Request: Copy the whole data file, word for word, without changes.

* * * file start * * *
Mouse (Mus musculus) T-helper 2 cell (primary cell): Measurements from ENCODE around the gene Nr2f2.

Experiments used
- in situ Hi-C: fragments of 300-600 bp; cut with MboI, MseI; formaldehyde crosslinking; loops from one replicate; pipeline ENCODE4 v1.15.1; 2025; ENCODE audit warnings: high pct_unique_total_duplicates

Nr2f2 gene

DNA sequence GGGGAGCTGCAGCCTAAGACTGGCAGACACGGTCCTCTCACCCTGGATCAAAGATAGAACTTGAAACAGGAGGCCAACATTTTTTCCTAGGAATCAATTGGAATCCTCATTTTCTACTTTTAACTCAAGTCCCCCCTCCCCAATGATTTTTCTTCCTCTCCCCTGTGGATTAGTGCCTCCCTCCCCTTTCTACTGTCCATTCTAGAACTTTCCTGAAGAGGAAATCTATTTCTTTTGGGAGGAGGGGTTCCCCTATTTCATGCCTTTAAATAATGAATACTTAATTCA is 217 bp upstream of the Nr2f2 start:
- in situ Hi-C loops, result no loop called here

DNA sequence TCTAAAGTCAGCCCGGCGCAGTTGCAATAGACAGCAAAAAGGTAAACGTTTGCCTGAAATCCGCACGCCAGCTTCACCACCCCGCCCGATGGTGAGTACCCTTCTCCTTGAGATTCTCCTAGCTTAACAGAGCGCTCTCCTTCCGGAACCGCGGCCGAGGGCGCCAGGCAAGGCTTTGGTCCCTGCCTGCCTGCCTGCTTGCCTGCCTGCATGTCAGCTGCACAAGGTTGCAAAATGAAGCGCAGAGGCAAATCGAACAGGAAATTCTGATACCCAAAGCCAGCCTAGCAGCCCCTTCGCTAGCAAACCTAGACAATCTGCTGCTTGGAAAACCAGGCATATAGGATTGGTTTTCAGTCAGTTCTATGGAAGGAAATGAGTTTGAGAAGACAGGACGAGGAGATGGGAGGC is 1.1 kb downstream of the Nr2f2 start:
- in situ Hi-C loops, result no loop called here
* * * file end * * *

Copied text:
Mouse (Mus musculus) T-helper 2 cell (primary cell): Measurements from ENCODE around the gene Nr2f2.

Experiments used
- in situ Hi-C: fragments of 300-600 bp; cut with MboI, MseI; formaldehyde crosslinking; loops from one replicate; pipeline ENCODE4 v1.15.1; 2025; ENCODE audit warnings: high pct_unique_total_duplicates

Nr2f2 gene

DNA sequence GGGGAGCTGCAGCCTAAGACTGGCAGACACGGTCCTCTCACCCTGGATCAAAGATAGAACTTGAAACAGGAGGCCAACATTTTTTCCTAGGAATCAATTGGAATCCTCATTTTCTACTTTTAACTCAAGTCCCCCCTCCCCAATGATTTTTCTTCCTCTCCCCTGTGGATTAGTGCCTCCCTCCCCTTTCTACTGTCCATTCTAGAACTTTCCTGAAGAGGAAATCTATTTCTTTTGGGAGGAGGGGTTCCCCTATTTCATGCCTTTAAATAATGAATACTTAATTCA is 217 bp upstream of the Nr2f2 start:
- in situ Hi-C loops, result no loop called here

DNA sequence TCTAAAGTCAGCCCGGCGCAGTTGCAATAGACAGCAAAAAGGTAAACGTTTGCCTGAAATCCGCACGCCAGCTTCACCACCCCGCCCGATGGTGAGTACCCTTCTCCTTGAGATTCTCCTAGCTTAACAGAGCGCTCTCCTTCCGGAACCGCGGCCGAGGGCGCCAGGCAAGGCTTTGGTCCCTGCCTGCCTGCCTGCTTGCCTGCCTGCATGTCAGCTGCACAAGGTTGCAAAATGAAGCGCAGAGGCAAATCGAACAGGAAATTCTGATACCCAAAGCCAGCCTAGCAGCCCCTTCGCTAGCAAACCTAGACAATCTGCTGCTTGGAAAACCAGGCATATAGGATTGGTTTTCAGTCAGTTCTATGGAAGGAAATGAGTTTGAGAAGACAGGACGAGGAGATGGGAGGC is 1.1 kb downstream of the Nr2f2 start:
- in situ Hi-C loops, result no loop called here